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At Least 56 Prisoners So Far Have Killed Themselves After Taking Psychoactive Substances

The health risk to prisoners is such that guides on how to safely take psychoactive substances have been distributed in prisons – BuzzFeed News has seen one.

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City Of Edinburgh Council / Press Association Images

Prisoners are killing themselves after suffering psychotic episodes as a result of taking new psychoactive substances (NPSs), according to the prisons and probation ombudsman.

Nigel Newcomen told the House of Lords' All-Party Parliamentary Group on Penal Affairs on Tuesday that the deaths of at least 79 prisoners have been linked to NPSs, such as the cannabis-like substance spice. He said that 56 of those deaths were self-inflicted.

In May 2016, Newcomen said that 39 prisoners had died or killed themselves as a result of taking NPSs in the two years to June 2015, meaning that there were 40 deaths in the following year.

He told peers that the problem was exacerbated by inmates' mental health problems, and that the prison system was still in crisis.

The health risk to prisoners is such that guides on how to safely take NPSs have been distributed. One such guide, seen by BuzzFeed News, said: "If you snort, chop powders finely first. Don't inject but if you do, don't share works [needles] with other people."

A guide to NPS safety.

A guide to NPS safety.

The guide recommends that prisoners don't take the drugs while alone, and shows how to put someone in the recovery position.

Newcomen said:

As well as mental ill-health, another contributory factor to the increase in suicide in prison is the epidemic of new psychoactive substances.

My researchers have now identified 79 deaths between June 2013 and September 2016 where the deceased was known or strongly suspected to have taken NPS before death or where their NPS use was a key issue during their time in prison. Of these investigations, 56 were self-inflicted deaths.

Establishing direct causal links between NPS and the death is not easy, but my investigations identified a number of cases where my clinical reviewers considered that NPS led to psychotic episodes which resulted in self-harm. In other cases, NPS led to bullying and debt of the vulnerable, also resulting in self-harm.

NPS is a scourge in prison, which I have described as a 'game-changer' for prison safety. Reducing both their supply and demand for them is essential.

However, Newcomen cautioned that neither poor mental health, nor the wide availability of NPSs, could entirely explain the rise in prison suicides, and that a safety net of suicide prevention was essential.

"Unfortunately, too often my investigations identify repeated failings in prison suicide prevention procedures,” he added.

NPSs, previously known as legal highs, were banned in May this year when the Psychoactive Substances Act came into force. While their sale is illegal, possession is not a crime except in jails, where they are specifically outlawed.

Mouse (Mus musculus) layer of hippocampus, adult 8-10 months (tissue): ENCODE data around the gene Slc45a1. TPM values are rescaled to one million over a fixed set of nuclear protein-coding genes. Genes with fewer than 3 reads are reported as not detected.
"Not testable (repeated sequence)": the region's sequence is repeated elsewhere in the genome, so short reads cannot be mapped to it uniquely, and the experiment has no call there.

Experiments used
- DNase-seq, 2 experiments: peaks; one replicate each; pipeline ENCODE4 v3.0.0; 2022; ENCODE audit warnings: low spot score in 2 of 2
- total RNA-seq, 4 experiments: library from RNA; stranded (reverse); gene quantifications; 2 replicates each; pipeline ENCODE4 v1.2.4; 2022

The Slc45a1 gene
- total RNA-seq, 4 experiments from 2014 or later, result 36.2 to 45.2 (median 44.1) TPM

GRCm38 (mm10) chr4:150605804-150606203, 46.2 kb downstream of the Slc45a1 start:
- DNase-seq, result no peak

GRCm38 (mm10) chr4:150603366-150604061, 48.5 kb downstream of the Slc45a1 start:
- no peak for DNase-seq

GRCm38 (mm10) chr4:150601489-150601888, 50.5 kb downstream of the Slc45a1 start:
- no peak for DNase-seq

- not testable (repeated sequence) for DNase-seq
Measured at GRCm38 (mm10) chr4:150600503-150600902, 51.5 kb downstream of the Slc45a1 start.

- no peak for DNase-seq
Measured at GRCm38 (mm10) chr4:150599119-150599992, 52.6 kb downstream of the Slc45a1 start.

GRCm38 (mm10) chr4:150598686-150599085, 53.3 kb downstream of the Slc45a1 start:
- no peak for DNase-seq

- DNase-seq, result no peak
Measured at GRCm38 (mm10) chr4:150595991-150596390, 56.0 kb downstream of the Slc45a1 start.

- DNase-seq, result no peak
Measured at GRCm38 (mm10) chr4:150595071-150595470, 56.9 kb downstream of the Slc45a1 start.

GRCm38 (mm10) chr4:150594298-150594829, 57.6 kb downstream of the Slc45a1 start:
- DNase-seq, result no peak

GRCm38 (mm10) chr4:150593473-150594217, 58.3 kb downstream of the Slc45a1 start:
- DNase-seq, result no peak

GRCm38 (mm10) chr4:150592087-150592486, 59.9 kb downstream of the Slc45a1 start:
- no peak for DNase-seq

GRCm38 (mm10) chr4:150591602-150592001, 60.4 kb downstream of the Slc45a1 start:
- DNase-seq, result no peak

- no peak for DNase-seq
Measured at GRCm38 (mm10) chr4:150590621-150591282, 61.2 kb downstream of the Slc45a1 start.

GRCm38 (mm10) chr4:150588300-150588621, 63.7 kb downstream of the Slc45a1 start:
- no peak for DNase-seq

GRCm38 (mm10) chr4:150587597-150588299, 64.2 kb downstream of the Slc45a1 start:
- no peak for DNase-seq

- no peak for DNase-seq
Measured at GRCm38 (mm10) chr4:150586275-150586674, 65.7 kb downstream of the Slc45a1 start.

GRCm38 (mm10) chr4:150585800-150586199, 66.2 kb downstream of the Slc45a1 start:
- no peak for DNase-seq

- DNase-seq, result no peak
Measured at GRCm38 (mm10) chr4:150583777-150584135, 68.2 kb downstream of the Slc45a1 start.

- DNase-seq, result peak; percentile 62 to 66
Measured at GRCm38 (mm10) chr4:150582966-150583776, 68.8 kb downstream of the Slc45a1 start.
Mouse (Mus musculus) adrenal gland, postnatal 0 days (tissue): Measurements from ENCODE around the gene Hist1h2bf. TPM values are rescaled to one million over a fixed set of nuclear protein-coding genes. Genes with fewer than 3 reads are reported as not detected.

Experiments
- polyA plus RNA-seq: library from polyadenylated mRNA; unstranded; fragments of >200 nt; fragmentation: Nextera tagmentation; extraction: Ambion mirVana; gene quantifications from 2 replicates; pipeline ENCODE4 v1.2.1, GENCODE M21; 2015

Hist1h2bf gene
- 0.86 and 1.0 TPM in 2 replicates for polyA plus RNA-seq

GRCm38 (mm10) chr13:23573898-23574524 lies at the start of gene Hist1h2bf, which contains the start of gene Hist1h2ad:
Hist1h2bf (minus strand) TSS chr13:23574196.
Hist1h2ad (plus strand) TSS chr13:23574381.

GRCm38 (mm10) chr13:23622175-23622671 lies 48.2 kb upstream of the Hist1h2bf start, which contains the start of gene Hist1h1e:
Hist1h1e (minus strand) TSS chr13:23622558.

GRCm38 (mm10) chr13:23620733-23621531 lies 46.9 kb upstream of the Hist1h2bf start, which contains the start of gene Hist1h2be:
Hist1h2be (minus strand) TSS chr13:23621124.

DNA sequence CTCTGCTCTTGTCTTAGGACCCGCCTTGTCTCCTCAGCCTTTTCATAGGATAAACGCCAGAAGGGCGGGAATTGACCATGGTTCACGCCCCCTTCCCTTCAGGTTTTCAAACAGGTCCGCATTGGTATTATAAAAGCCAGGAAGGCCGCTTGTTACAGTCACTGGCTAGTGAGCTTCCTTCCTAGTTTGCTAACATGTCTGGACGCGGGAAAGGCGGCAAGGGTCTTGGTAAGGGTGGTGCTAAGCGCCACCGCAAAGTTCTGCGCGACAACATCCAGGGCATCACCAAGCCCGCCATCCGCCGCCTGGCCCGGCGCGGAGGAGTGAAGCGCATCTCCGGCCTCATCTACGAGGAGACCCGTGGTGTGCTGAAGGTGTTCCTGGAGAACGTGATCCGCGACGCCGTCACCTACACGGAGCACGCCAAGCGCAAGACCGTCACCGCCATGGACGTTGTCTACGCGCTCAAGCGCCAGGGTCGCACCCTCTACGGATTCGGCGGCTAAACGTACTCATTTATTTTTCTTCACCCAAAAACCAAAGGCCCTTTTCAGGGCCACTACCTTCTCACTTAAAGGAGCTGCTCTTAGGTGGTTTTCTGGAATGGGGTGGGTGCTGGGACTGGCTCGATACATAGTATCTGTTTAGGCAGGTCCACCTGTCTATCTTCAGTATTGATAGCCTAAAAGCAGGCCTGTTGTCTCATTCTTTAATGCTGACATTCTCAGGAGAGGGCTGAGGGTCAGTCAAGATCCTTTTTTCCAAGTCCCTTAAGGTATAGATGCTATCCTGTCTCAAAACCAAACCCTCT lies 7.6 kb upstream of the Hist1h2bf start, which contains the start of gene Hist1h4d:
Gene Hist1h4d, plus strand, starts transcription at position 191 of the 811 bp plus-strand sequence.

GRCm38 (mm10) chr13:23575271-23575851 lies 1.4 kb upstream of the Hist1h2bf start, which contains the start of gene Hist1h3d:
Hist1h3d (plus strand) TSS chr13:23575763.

Penal reform charities have spoken of an NPS "epidemic" in prisons, while prison staff have reported an increase in violence and ambulance call-outs as a direct result.

In February, Darren Rawlinson, 38, was found dead in his cell at Forest Bank prison in Salford, which is run by outsourcing firm Sodexo. He had recently told his sister that fellow inmates high on spice were regularly carried out of their cells. His death is under investigation.

Peter Dawson, director of the Prison Reform Trust, said in response to the figures: "The ombudsman’s findings underline the urgency of implementing a balanced and comprehensive strategy to reduce drug use in prisons.

"The government has rightly invested heavily in supply reduction. But these findings show why it must also invest in reducing demand. Above all, that means keeping vulnerable people out of prison in the first place. For those who have committed serious crime for which only prison will do, it means a way of life inside which is constructive and offers hope for the future—not endless tedious hours behind a cell door."

Prisons minister Sam Gyimah said in an emailed statement:

The current level of drugs in our prisons is absolutely unacceptable – causing untold mental and physical damage to prisoners, fuelling violence against staff, and jeopardising important reforms to transform prisons into places of reform and rehabilitation.

As the ombudsman has rightly said, psychoactive substances in our prisons is a ‘game changer’, and that’s why we have put in place a range of measures to stop the flow of dangerous substances, which together have seen 225kg of illicit drugs recovered from prisons in 2016 alone.

This includes mandatory testing for psychoactive substances; the training of over 300 specialist drug dogs; and the introduction of tough new laws to punish those who smuggle drugs into prisons.

However, these issues within our prisons will not be resolved overnight and we must do more. That’s why we’re recruiting an extra 2,500 frontline officers to boost safety and reform, and putting more funding into prison safety to address the increase of self-harm and suicides in our prisons.

Patrick Smith is a senior reporter for BuzzFeed News and is based in London.

Contact Patrick Smith at

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